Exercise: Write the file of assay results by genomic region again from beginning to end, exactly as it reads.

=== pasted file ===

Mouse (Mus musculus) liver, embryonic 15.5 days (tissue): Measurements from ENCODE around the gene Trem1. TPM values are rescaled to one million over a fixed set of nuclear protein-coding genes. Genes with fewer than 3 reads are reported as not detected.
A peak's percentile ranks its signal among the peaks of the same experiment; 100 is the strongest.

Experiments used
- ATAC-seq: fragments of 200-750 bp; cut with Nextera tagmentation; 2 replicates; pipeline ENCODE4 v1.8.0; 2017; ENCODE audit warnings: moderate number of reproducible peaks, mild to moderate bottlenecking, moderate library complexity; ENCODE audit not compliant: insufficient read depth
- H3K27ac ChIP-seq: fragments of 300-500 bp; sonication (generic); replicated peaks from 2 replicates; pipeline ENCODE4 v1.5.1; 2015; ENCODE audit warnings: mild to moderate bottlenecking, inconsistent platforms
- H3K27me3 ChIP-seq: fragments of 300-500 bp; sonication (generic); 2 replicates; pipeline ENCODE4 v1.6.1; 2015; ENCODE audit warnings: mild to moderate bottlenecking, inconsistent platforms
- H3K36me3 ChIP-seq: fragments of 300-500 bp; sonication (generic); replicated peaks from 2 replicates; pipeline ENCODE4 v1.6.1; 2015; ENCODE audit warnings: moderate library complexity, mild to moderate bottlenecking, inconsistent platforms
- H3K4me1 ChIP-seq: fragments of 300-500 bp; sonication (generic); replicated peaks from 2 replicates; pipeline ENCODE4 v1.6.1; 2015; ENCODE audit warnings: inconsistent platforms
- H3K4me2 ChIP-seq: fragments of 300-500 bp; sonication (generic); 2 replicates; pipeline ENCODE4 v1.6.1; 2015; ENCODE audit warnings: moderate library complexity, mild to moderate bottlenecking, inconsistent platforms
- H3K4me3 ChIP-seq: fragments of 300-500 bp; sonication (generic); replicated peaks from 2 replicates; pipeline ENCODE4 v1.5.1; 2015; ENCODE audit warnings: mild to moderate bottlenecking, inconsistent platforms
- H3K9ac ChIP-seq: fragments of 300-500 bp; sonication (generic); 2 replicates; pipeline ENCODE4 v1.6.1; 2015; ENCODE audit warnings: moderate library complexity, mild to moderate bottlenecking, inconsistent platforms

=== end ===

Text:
Mouse (Mus musculus) liver, embryonic 15.5 days (tissue): Measurements from ENCODE around the gene Trem1. TPM values are rescaled to one million over a fixed set of nuclear protein-coding genes. Genes with fewer than 3 reads are reported as not detected.
A peak's percentile ranks its signal among the peaks of the same experiment; 100 is the strongest.

Experiments used
- ATAC-seq: fragments of 200-750 bp; cut with Nextera tagmentation; 2 replicates; pipeline ENCODE4 v1.8.0; 2017; ENCODE audit warnings: moderate number of reproducible peaks, mild to moderate bottlenecking, moderate library complexity; ENCODE audit not compliant: insufficient read depth
- H3K27ac ChIP-seq: fragments of 300-500 bp; sonication (generic); replicated peaks from 2 replicates; pipeline ENCODE4 v1.5.1; 2015; ENCODE audit warnings: mild to moderate bottlenecking, inconsistent platforms
- H3K27me3 ChIP-seq: fragments of 300-500 bp; sonication (generic); 2 replicates; pipeline ENCODE4 v1.6.1; 2015; ENCODE audit warnings: mild to moderate bottlenecking, inconsistent platforms
- H3K36me3 ChIP-seq: fragments of 300-500 bp; sonication (generic); replicated peaks from 2 replicates; pipeline ENCODE4 v1.6.1; 2015; ENCODE audit warnings: moderate library complexity, mild to moderate bottlenecking, inconsistent platforms
- H3K4me1 ChIP-seq: fragments of 300-500 bp; sonication (generic); replicated peaks from 2 replicates; pipeline ENCODE4 v1.6.1; 2015; ENCODE audit warnings: inconsistent platforms
- H3K4me2 ChIP-seq: fragments of 300-500 bp; sonication (generic); 2 replicates; pipeline ENCODE4 v1.6.1; 2015; ENCODE audit warnings: moderate library complexity, mild to moderate bottlenecking, inconsistent platforms
- H3K4me3 ChIP-seq: fragments of 300-500 bp; sonication (generic); replicated peaks from 2 replicates; pipeline ENCODE4 v1.5.1; 2015; ENCODE audit warnings: mild to moderate bottlenecking, inconsistent platforms
- H3K9ac ChIP-seq: fragments of 300-500 bp; sonication (generic); 2 replicates; pipeline ENCODE4 v1.6.1; 2015; ENCODE audit warnings: moderate library complexity, mild to moderate bottlenecking, inconsistent platforms